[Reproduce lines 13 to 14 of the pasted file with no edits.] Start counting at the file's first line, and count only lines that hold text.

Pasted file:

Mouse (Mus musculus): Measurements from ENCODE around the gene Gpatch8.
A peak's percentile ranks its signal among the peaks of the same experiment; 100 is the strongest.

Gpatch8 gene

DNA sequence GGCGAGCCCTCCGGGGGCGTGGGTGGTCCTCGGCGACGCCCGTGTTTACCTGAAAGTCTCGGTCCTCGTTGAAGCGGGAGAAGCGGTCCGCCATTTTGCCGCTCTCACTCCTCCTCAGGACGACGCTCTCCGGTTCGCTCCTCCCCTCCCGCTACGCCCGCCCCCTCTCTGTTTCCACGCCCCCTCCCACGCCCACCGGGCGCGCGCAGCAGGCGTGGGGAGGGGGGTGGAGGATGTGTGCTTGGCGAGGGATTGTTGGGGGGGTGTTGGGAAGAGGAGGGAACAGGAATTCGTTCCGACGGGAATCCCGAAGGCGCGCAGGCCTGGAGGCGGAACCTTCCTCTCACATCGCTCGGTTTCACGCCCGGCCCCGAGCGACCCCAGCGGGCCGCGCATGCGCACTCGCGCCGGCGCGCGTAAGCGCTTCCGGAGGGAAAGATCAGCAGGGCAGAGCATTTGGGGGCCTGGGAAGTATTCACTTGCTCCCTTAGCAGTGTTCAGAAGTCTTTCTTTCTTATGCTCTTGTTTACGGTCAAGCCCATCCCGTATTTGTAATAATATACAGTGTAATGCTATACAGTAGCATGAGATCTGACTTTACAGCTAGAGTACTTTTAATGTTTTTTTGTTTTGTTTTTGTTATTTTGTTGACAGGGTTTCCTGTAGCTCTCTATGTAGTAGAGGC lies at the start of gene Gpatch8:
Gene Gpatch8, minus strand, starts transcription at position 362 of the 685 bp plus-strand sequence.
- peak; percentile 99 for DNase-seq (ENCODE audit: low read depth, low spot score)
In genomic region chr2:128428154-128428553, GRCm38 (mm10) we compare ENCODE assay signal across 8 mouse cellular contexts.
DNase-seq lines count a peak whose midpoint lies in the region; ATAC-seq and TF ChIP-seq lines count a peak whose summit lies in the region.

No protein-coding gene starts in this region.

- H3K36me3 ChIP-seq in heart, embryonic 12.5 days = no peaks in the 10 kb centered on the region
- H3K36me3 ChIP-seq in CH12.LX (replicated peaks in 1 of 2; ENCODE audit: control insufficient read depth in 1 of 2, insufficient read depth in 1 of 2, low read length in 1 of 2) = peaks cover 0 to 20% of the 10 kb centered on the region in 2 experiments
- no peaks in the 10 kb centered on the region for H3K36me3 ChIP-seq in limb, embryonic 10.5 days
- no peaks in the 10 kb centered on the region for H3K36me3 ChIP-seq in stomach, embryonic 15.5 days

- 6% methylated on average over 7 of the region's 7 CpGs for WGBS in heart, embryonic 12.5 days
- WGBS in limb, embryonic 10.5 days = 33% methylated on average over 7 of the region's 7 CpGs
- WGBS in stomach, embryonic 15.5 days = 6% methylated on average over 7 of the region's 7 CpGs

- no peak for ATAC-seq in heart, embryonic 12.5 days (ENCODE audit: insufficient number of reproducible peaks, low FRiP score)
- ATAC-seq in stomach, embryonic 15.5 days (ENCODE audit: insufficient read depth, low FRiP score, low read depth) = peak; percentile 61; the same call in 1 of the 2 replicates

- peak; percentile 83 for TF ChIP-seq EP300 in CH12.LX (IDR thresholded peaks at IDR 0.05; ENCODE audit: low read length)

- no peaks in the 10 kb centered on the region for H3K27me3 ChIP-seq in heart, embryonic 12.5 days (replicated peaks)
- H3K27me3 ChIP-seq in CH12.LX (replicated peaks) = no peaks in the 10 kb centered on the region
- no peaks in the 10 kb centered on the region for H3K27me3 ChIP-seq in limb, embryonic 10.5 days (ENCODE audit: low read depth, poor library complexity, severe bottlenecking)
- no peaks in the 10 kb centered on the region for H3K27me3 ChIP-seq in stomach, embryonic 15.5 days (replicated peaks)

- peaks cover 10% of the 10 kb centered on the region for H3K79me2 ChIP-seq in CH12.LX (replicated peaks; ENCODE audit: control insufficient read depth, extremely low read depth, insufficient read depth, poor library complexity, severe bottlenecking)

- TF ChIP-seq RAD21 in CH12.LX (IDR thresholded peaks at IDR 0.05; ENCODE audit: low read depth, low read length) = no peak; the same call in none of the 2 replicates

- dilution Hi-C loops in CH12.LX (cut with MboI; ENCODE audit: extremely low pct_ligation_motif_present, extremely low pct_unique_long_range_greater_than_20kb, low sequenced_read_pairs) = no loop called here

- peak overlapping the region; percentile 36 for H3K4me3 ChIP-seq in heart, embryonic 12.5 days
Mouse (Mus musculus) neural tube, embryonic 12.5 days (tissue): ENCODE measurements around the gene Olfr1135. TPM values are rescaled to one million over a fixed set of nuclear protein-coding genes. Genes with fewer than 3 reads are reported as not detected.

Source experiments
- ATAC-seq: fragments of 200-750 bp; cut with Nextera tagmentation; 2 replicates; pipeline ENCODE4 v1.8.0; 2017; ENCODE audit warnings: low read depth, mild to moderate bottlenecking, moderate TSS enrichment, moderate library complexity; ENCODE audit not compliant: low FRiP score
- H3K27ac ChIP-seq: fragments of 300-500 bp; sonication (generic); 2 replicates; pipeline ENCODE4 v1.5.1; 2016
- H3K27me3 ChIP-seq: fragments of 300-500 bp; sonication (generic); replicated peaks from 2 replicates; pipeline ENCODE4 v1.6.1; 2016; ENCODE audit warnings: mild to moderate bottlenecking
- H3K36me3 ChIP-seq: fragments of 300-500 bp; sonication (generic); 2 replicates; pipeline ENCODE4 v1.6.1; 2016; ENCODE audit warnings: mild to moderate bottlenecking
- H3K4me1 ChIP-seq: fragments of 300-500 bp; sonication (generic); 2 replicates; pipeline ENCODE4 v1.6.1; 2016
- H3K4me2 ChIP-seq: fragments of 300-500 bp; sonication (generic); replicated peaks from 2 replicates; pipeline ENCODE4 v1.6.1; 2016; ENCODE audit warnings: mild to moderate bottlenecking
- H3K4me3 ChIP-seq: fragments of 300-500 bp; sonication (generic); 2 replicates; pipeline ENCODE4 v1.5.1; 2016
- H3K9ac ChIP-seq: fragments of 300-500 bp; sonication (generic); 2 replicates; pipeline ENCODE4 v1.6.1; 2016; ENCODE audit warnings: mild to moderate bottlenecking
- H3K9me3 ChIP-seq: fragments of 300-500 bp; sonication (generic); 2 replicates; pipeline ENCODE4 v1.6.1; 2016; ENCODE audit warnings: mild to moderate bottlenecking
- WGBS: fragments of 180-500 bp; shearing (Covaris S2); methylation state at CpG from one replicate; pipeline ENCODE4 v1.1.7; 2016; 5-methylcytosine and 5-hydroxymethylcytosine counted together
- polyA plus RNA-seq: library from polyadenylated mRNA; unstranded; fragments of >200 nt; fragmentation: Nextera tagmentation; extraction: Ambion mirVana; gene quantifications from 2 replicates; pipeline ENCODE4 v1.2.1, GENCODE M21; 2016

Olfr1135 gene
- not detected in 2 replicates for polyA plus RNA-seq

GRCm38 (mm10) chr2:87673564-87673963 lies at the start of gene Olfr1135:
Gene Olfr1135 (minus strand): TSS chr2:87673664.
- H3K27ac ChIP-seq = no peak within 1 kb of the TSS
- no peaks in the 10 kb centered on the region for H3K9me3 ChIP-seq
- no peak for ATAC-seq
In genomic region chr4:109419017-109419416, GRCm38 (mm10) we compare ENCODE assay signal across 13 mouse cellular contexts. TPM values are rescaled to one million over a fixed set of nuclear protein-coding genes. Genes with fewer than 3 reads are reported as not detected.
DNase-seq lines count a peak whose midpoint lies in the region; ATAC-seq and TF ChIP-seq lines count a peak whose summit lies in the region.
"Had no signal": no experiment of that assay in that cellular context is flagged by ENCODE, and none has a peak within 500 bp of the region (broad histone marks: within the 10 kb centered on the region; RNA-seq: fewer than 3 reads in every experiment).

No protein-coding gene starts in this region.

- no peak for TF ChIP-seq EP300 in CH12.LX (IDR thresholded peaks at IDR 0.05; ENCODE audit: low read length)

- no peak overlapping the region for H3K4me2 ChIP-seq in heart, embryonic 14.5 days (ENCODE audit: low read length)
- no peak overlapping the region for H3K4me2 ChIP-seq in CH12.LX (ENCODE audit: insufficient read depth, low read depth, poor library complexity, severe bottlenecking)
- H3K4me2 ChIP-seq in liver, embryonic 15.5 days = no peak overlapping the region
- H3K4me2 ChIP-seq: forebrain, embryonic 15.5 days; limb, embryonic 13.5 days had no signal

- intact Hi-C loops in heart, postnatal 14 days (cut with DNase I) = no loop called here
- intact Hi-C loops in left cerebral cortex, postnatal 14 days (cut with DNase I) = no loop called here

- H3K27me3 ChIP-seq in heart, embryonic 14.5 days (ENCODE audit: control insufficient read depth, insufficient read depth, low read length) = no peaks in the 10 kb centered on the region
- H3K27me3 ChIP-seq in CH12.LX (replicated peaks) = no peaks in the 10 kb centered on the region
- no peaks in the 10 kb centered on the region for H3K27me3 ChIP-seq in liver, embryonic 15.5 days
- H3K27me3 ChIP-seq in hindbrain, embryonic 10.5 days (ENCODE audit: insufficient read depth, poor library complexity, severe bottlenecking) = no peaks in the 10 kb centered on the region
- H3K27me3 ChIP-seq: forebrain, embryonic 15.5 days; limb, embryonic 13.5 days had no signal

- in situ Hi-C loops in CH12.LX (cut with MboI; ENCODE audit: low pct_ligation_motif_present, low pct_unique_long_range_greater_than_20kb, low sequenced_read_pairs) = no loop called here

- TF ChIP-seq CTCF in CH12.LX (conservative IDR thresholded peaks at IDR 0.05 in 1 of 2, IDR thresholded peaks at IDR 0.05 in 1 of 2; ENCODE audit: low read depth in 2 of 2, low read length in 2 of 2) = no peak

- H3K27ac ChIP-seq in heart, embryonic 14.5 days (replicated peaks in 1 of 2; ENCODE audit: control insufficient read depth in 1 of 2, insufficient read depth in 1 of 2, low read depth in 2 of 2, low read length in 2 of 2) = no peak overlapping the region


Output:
- no peaks in the 10 kb centered on the region for H3K36me3 ChIP-seq in stomach, embryonic 15.5 days

- 6% methylated on average over 7 of the region's 7 CpGs for WGBS in heart, embryonic 12.5 days